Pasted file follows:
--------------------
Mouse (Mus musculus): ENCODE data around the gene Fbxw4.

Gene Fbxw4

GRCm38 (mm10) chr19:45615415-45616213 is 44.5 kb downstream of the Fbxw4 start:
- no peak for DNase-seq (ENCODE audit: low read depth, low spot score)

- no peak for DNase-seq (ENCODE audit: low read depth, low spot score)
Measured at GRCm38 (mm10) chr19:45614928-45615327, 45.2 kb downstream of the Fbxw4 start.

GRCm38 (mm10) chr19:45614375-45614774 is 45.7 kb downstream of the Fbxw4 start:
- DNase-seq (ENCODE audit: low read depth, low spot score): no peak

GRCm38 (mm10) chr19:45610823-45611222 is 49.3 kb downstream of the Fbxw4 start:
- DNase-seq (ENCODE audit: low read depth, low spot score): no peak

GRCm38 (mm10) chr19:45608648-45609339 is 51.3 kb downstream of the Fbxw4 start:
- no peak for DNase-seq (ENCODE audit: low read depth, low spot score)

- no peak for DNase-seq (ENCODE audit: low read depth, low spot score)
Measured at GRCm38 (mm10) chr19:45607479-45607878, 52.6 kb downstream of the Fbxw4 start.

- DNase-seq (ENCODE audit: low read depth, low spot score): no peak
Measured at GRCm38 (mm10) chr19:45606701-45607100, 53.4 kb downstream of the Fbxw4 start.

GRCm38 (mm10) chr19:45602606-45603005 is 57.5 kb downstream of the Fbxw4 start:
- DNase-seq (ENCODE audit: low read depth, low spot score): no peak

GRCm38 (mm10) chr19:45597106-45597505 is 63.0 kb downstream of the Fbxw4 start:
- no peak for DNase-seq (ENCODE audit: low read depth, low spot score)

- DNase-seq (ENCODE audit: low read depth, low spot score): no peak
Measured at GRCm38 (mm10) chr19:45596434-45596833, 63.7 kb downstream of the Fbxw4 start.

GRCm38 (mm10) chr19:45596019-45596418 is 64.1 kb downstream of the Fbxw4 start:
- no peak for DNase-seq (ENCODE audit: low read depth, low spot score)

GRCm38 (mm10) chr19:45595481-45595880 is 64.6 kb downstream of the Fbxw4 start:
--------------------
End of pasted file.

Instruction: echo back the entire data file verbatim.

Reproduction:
Mouse (Mus musculus): ENCODE data around the gene Fbxw4.

Gene Fbxw4

GRCm38 (mm10) chr19:45615415-45616213 is 44.5 kb downstream of the Fbxw4 start:
- no peak for DNase-seq (ENCODE audit: low read depth, low spot score)

- no peak for DNase-seq (ENCODE audit: low read depth, low spot score)
Measured at GRCm38 (mm10) chr19:45614928-45615327, 45.2 kb downstream of the Fbxw4 start.

GRCm38 (mm10) chr19:45614375-45614774 is 45.7 kb downstream of the Fbxw4 start:
- DNase-seq (ENCODE audit: low read depth, low spot score): no peak

GRCm38 (mm10) chr19:45610823-45611222 is 49.3 kb downstream of the Fbxw4 start:
- DNase-seq (ENCODE audit: low read depth, low spot score): no peak

GRCm38 (mm10) chr19:45608648-45609339 is 51.3 kb downstream of the Fbxw4 start:
- no peak for DNase-seq (ENCODE audit: low read depth, low spot score)

- no peak for DNase-seq (ENCODE audit: low read depth, low spot score)
Measured at GRCm38 (mm10) chr19:45607479-45607878, 52.6 kb downstream of the Fbxw4 start.

- DNase-seq (ENCODE audit: low read depth, low spot score): no peak
Measured at GRCm38 (mm10) chr19:45606701-45607100, 53.4 kb downstream of the Fbxw4 start.

GRCm38 (mm10) chr19:45602606-45603005 is 57.5 kb downstream of the Fbxw4 start:
- DNase-seq (ENCODE audit: low read depth, low spot score): no peak

GRCm38 (mm10) chr19:45597106-45597505 is 63.0 kb downstream of the Fbxw4 start:
- no peak for DNase-seq (ENCODE audit: low read depth, low spot score)

- DNase-seq (ENCODE audit: low read depth, low spot score): no peak
Measured at GRCm38 (mm10) chr19:45596434-45596833, 63.7 kb downstream of the Fbxw4 start.

GRCm38 (mm10) chr19:45596019-45596418 is 64.1 kb downstream of the Fbxw4 start:
- no peak for DNase-seq (ENCODE audit: low read depth, low spot score)

GRCm38 (mm10) chr19:45595481-45595880 is 64.6 kb downstream of the Fbxw4 start: